“In most cases, I have simply done my job to the best of my ability, like a lawyer, doctor, or accountant, with little or no emotional attachment. But in some cases, as my involvements with the affairs of my client have become more intimate, I may have begun to act like a consigliere, a term associated with the Mafia mainly because of the movie, The Godfather.

“In such a case, somewhere along the way, I have had to draw a line and have allowed my conscience to guide me. Looking back, I can say without any hesitation that I have done my best to walk a straight path and have not taken advantage of my positions of influence. I can also say with conviction that every cent I have fed my family with has been earned with honest sweat.”

But it is not easy walking a straight path. There are so many temptations confronting the media person. He is no different from a politician who holds the reins of power and is constantly being tempted to abuse that power…

The culture of corruption is as old as Adam and Eve. Imee Marcos, daughter of Ferdinand and Imelda, once described Malacañang as a “snake pit.” She could have applied that description to the rest of society. There are snakes all over. And not just in government.

Media and the Advertising industry are snake pits as well. Indeed, where there are folks who wield the power of approval over millions of pesos in contracts, there will always be “entrepreneurs” who will pay thousands to land those contracts… And, in the case of Media, where there are people who can build up political careers and business careers with praise releases or ruin them with exposes, there will always be individuals willing to pay the price of being praised or of the truth being suppressed. In the industry, they call it “AC-DC…” “Attack and Collect, Defend and Collect.”

According to an acquaintance who is familiar with the dynamics of kickbacks, if you were in the shoes of the potential bribe-taker, you can only resist the temptation of hundreds or even thousands but you will invariably succumb to the siren song of millions or billions.

To spare myself from being tempted, as an ad agency president, I delegated the choice of media and the approval of media plans to the account service groups and the media department. As a TV director and producer, I delegated casting to my assistant director. As a columnist, I took pride in writing for BusinessWorld because of the impeccable reputation of its editorial staff, led by the couple, Raul Locsin and Letty Martillo Locsin.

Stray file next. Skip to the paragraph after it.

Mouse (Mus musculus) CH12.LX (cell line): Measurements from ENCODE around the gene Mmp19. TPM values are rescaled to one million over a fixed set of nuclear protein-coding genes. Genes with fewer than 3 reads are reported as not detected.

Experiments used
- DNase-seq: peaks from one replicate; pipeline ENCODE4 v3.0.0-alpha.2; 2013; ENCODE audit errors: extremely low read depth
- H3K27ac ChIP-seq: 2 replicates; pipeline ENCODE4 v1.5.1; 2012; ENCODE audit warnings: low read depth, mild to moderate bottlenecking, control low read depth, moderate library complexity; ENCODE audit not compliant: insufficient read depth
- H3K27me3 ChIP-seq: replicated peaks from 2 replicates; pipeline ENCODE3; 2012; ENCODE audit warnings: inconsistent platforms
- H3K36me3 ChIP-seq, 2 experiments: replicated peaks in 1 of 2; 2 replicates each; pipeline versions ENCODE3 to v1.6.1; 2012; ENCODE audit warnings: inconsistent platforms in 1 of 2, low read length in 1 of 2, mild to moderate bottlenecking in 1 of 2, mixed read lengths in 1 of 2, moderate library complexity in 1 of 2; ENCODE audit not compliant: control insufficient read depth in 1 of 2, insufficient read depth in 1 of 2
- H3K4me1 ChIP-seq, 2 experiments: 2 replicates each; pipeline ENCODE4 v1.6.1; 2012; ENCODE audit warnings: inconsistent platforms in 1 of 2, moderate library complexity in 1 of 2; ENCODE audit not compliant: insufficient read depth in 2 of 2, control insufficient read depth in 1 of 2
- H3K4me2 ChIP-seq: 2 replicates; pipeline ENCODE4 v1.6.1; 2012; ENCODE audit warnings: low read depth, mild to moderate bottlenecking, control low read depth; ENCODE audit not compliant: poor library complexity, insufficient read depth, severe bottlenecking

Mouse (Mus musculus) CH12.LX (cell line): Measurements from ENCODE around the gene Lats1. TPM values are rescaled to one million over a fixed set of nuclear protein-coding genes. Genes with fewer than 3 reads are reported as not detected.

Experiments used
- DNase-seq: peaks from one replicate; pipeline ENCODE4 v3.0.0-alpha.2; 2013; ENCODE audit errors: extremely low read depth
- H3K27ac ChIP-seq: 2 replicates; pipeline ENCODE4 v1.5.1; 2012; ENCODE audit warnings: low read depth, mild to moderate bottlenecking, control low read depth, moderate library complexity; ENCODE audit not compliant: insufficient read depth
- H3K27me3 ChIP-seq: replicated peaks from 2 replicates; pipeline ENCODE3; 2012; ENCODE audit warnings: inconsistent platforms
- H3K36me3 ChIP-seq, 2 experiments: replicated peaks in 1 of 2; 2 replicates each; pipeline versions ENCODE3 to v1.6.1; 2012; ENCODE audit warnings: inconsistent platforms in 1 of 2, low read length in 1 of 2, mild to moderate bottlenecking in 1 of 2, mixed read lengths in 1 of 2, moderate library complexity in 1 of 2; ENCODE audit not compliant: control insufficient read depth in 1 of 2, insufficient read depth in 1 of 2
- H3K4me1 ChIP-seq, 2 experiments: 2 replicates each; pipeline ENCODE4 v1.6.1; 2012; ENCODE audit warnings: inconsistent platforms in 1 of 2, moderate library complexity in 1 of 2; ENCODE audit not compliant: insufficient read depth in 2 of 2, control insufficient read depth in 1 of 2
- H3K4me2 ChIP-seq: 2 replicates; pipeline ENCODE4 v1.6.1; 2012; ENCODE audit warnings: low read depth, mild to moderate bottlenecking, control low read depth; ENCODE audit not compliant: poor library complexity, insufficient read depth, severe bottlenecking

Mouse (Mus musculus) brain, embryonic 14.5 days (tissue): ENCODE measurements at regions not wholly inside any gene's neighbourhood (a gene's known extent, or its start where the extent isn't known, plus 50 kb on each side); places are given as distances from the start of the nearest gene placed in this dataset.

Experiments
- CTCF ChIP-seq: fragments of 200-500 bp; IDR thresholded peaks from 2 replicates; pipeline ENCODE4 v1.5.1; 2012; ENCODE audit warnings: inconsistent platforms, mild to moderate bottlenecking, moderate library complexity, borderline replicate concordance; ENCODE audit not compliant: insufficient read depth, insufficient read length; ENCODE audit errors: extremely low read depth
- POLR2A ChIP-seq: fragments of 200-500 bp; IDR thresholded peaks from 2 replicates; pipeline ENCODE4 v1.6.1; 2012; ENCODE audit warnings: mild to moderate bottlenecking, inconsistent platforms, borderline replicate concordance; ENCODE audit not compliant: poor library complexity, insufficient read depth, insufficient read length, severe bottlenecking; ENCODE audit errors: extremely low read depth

I also had the advantage of residing in the United States where the virus of envelopmental journalism had not yet — and still hasn’t — infected Filipino-American media.

My family and I have lived in America for 33 years. We are not poor. But neither are we rich. We live a comfortable middle class existence. However, I could have become very rich if I had abused the power, the prestige, and the privileges of my multiple positions in media.

A friend once told me that the reason I had not become rich was because I refused to be corrupted. “At least I’m able to sleep soundly,” I said. And his riposte almost floored me: “Well, the bribe-takers and extortionists sleep soundly, too — in airconditioned comfort.”

I had the last word, however. “At least my kids can speak proudly of their father and I can write about my life in a book… without any sense of shame.”

In the final analysis, an untarnished reputation has been my best reward. And, at age 80, it’s worth all the money in the world.

Many years ago, I created an anti-drug abuse campaign. I think that two of the ads I created can apply to the issue of corruption, ethics, principles and accountability.

The first talks about setting an example for your children: “One dope deserves another. If you want your kid to stop doing his thing, you can begin by stopping yours.” Similarly — If you want your children to remain honest, be honest yourself.

The other ad warns against the temporary joy of drugs… like the fleeting joy of dishonest wealth and the burden of a stricken conscience: “Para sa kaunting sarap, saksakan ng hirap.

Believe me, money is not everything.


Greg B. Macabenta is an advertising and communications man shuttling between San Francisco and Manila and providing unique insights on issues from both perspectives.